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Four local abortion clinics stopped providing abortion services in anticipation of this legislation, which makes exceptions only in cases of medical emergency, rape, or incest.
On Wednesday, Oklahoma Governor Kevin Stitt signed the strictest U.S. anti-abortion law, which prohibits pregnancy interruption from fertilization and allows citizens to sue people who help women terminate their pregnancies.
"I promised Oklahomans that I would sign every piece of pro-life legislation that came across my desk," Stitt alleged, adding that he was proud to keep that commitment.
Four local abortion clinics stopped providing abortion services in anticipation of this legislation, which immediately took effect with Stitt's signature and only made exceptions in cases of medical emergency, rape, or incest.
Oklahoma is among the country's Republican-led states rushing to pass anti-abortion laws this year and anticipate the U.S. Supreme Court's intention to overturn the 1973-established constitutional right to abortion.
The Center for Reproductive Rights, a global advocacy group based in New York, said it would imminently file a challenge to the ban and seek to block it in court. "Oklahoma is now the only state in the U.S. to outlaw abortion while the constitutional right to abortion still stands," the Center argued.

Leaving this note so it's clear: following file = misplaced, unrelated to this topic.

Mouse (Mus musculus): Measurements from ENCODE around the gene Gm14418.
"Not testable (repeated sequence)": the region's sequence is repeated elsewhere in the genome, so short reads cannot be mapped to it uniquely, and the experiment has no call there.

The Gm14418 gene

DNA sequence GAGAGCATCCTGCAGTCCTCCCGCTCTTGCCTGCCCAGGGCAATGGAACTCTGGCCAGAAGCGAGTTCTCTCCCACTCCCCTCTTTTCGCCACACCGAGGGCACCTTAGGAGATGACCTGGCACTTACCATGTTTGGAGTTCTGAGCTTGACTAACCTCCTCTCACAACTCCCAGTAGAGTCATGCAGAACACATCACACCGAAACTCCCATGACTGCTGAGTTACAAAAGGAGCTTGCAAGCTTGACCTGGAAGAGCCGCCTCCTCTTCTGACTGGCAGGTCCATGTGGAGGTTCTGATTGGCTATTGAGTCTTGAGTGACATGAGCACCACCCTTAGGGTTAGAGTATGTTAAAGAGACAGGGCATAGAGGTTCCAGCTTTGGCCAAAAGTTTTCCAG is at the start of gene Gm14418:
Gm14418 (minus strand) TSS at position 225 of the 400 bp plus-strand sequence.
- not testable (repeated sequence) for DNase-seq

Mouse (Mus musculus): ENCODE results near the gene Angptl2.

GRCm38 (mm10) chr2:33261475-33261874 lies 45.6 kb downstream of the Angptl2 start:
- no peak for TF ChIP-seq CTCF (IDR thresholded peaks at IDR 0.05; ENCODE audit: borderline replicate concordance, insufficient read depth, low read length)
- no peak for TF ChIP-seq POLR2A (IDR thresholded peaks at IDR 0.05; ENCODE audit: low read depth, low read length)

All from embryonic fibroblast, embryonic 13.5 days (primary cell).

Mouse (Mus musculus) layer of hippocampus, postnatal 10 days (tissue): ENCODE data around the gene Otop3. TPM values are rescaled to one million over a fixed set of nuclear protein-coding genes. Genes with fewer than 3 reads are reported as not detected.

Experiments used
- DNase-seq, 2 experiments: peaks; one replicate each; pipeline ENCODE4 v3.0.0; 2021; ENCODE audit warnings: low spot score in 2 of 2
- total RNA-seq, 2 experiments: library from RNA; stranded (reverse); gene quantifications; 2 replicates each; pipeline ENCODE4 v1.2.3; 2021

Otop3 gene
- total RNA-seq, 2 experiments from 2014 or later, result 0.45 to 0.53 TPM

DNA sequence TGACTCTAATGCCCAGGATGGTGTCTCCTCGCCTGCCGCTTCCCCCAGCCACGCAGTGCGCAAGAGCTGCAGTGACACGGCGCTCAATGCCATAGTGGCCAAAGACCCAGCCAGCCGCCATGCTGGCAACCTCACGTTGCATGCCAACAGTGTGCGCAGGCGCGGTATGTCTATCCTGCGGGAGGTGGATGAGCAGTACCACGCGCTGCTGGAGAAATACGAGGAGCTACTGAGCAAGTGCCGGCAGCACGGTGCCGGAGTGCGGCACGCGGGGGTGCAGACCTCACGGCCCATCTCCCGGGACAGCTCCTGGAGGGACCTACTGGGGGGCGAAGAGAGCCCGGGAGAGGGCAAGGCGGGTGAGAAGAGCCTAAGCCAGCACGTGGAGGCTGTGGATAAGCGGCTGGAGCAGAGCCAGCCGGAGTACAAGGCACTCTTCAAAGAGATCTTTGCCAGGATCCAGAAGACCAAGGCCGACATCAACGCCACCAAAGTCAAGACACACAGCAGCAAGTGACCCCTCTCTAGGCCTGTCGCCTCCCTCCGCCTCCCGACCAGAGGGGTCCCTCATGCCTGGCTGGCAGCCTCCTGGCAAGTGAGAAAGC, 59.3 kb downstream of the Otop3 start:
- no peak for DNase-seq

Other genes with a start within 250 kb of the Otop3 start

Recently, Oklahoma enacted another bill that banned abortions after six weeks of pregnancy. The enforcement provision in this state's anti-abortion bills was modeled after Texas legislation that took effect in September and stopped local clinics from performing this practice.
In the past, Oklahoma had become a destination for Texas women seeking abortions after six weeks of gestation. However, under the current restrictions, these regions' patients will have to travel to farther states such as Kansas, New Mexico and Colorado to end their pregnancies.